On this edition of West Texas Talk Jackson Wisdorf talks with well-known zydeco musician Geno Delafose about his musical roots playing with his father John Delafose, the new direction zydeco music is taking, and you’ll hear a few tracks from Geno’s latest Grammy-nominated album Le Creole Cowboy.
On this episode of West Texas Talk, Elise Pepple sits down with Little Joe Hernandez before he takes the stage at Valentine’s in Valentine. Little Joe says he didn’t always want to tell his story, but the reason he changed his mind. Here, he talks about how he got started, what his success means, meeting fans on cruise ships, and family.
On this episode of West Texas talk, in celebration of Valentine’s Day and in anticipation of our storytelling event on Thursday, February 16th at the Lumber Yard at 7, we’re bringing you three voices from the community talking about love.
Today’s West Texas Talk is a special Valentine’s Day treat — a box of chocolates for your ears.
It’s a Valentine’s-themed episode of the podcast Modern Love — produced by The New York Times and WBUR in Boston. It’s based on The New York Times Sunday Styles column by the same name, and features true stories of love, loss, and redemption.
We brought you an abbreviated version of the episode on West Texas Talk, but you can listen to the whole thing on the podcast’s website.
On This West Texas Talk, Elise Pepple has a conversation with Evan Smith about the importance of bringing politics to small communities. The talk is in anticipation of the station’s partnership with The Texas Tribune in Odessa for their event, “A Conversation with Senator Kel Seliger & Representative Brooks Landgraf.” This event will take place at 11:30 AM on Friday, February 17 at the Zant Community Room located in the Saulsbury Campus Center at Odessa College.
The conversation will be also livestreamed at texastribune.org/livestream, and the video will be available for viewing afterward.
We’re about two weeks into the presidency of Donald Trump. And like President Obama before him, President Trump used the first days of his presidency to sign several directives — some of them were Executive Orders, others were Presidential Memoranda.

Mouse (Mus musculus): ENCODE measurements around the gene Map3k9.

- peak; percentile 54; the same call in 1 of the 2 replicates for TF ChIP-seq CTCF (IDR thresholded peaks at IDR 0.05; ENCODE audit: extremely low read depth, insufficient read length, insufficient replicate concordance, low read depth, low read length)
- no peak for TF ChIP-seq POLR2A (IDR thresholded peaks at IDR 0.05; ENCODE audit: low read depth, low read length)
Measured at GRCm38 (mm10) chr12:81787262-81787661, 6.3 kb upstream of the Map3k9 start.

A few of those directives could have especially big implications along the Texas-Mexico border — specifically those related to border wall construction, a potential increase in Border Patrol Agents, and pipeline construction.
Joining us today to talk about some of those implications is John Ferguson. Ferguson’s the Mayor of Presidio, Texas — a town of about 4,000 on the Texas-Mexico border.
Today on West Texas Talk, Casey Zmich joins us in the studio to talk about cycling across America, couch surfing, an unexpected romance, and what made him start his adventure in the first place. An ex-truck driver, Zmich is no stranger to long drives, but he says that bicycling is different; now when he rides, he’s not just another truck on the road, but a cyclist with a story to tell, and people are drawn to that. He has more conversations, more meaningful interactions, and sees so much of the beauty he was missing out on before. At a time when the nation feels divided, sometimes the best thing can be to just see America, see the land, the people, and the magic of it all.
Eighty years ago, two young African-American men, Thomas Shipp and Abram Smith, were lynched in the town center of Marion, Ind. The night before, on Aug. 6, 1930, they had been arrested and charged with the armed robbery and murder of a white factory worker, Claude Deeter, and the rape of his companion, Mary Ball.
That evening, local police were unable to stop a mob of thousands from breaking into the jail with sledgehammers and crowbars to pull the young men out of their cells and lynch them.
News of the lynching spread across the world. Local photographer Lawrence Beitler took what would become the most iconic photograph of lynching in America. The photograph shows two bodies hanging from a tree surrounded by a crowd of ordinary citizens, including women and children. Thousands of copies were made and sold. The photograph helped inspire the poem and song “Strange Fruit” written by Abel Meeropol — and performed around the world by Billie Holiday.
Today on West Texas Talk, on the first day of Black History Month, we listen to a piece from Radio Diaries about this notorious act of violence and the spectatorship of that violence.
A word of warning: this piece contains depictions of violence some listeners may find disturbing.
Aphasia is a communication disorder caused by damage to the parts of the brain that deal with language. It’s most often caused by a stroke, but can be caused by a number of traumatic brain injuries, too. Statistically speaking, more people suffer from Aphasia than Multiple Sclerosis and Parkinson’s Disease, for example — but many people simply haven’t heard of it.
Tonight on West Texas Talk our guest is Kitty Binek. She’s the Executive Director of the Aphasia Center of West Texas in Midland, and she joins us to talk about Aphasia, what her organization does, and about an upcoming fundraiser called Chocolate Decadence.
Work is a such a big part of life — for many of us, it’s where we spend much of our day. So all this week we’re talking your neighbors about their lives and the the work that they do out here in West Texas.
Our guest tonight is Gracie Lara — a cashier from Marfa. We talked about managing stress on the job, working in a town where everyone knows everyone, and the things she thinks Marfa lacks.